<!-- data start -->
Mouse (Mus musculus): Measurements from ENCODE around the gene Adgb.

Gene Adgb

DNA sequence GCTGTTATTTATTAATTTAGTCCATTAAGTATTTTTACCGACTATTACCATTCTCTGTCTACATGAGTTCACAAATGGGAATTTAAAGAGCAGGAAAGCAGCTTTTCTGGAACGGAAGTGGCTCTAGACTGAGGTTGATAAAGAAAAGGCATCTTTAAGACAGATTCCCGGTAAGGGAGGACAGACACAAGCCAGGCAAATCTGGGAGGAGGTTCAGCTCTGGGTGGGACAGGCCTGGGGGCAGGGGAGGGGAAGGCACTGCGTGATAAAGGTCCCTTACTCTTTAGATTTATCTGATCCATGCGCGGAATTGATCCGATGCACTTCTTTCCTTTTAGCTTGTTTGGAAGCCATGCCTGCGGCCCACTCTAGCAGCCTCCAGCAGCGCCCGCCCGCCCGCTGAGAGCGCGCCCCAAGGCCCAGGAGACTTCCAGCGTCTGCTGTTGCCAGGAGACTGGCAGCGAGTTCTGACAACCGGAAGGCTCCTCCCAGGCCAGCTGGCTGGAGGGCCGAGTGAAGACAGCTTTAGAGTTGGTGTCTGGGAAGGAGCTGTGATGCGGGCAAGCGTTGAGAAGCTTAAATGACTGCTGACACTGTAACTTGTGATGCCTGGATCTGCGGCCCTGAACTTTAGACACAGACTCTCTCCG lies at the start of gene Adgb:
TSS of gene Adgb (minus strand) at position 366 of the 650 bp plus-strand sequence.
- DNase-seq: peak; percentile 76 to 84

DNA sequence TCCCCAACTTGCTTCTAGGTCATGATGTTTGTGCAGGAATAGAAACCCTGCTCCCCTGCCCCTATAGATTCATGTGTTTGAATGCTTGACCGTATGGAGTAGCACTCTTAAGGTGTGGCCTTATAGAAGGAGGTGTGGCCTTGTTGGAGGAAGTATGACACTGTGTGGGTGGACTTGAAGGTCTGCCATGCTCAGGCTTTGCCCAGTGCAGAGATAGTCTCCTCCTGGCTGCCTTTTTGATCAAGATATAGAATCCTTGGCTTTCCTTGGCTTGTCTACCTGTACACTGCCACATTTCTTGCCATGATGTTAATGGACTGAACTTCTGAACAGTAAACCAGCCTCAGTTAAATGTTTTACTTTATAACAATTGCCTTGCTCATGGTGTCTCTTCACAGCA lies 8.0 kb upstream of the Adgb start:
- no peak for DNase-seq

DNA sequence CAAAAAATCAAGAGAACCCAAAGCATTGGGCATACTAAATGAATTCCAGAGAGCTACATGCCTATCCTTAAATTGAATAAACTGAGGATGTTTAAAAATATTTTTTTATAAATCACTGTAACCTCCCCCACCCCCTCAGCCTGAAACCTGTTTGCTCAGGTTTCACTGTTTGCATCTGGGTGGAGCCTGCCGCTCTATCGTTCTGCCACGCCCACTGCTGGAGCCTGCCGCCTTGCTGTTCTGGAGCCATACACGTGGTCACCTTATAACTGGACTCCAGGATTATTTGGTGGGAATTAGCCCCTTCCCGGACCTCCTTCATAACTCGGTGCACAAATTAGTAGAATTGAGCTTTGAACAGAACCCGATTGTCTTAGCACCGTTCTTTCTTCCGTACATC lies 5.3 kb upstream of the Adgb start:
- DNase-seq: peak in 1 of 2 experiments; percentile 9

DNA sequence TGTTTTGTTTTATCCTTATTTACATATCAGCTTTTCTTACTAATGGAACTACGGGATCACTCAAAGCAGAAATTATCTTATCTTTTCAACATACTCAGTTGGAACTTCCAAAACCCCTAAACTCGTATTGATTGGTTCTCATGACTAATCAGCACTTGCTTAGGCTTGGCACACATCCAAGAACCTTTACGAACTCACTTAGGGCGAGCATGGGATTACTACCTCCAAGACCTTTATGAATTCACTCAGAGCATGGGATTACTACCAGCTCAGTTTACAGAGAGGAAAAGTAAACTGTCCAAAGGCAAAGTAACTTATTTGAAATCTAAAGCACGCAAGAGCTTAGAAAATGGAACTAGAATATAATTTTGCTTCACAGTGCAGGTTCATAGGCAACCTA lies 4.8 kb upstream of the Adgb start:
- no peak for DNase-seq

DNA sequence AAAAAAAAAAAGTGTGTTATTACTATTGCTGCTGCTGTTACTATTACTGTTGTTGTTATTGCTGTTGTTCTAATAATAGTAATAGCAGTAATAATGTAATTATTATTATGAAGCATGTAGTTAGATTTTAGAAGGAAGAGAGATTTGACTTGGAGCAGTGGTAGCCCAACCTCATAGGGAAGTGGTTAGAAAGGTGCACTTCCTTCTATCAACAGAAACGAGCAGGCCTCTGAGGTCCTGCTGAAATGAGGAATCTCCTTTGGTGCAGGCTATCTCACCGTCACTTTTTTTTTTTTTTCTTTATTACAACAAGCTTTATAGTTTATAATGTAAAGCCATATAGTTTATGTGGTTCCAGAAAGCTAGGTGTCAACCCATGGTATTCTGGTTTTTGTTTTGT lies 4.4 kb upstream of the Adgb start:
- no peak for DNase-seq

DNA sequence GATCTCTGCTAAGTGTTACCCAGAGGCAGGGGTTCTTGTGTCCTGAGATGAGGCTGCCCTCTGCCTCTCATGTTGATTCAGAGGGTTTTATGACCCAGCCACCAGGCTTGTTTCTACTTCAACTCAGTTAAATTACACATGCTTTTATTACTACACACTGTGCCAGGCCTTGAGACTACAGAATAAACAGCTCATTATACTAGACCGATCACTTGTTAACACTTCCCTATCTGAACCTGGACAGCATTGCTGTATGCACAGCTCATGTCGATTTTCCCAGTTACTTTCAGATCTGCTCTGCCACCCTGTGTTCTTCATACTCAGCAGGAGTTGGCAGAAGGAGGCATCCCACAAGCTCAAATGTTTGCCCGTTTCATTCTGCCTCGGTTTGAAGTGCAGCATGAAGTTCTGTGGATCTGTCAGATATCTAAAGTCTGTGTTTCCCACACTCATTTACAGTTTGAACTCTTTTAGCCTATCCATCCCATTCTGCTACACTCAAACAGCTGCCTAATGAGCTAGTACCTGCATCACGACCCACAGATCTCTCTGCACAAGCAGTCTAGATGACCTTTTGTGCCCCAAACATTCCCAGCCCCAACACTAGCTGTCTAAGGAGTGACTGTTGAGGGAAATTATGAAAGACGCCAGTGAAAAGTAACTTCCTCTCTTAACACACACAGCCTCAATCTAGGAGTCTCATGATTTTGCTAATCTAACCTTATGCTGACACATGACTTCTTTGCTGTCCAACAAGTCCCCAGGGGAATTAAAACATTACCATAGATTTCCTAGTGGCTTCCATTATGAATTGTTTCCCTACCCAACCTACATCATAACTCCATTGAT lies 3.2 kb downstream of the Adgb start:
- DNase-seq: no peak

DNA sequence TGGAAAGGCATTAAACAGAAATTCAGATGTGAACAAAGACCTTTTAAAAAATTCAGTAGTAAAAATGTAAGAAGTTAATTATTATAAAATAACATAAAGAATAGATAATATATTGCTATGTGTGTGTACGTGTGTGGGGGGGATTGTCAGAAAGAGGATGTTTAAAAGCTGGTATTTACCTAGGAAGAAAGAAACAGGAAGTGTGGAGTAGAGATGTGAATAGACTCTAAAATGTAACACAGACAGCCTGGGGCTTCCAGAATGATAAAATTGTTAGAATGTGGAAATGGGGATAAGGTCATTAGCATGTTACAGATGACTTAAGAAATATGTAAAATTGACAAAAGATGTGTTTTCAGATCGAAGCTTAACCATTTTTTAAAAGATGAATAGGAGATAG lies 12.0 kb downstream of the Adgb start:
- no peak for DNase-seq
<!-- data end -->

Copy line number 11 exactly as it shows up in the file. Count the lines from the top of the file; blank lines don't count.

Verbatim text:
- no peak for DNase-seq